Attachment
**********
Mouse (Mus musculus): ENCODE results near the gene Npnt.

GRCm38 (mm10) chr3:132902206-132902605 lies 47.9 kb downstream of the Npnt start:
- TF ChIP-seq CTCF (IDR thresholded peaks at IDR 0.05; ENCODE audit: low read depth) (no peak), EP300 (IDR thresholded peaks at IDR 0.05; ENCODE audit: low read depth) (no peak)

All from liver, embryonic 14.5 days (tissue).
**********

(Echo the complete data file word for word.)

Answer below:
Mouse (Mus musculus): ENCODE results near the gene Npnt.

GRCm38 (mm10) chr3:132902206-132902605 lies 47.9 kb downstream of the Npnt start:
- TF ChIP-seq CTCF (IDR thresholded peaks at IDR 0.05; ENCODE audit: low read depth) (no peak), EP300 (IDR thresholded peaks at IDR 0.05; ENCODE audit: low read depth) (no peak)

All from liver, embryonic 14.5 days (tissue).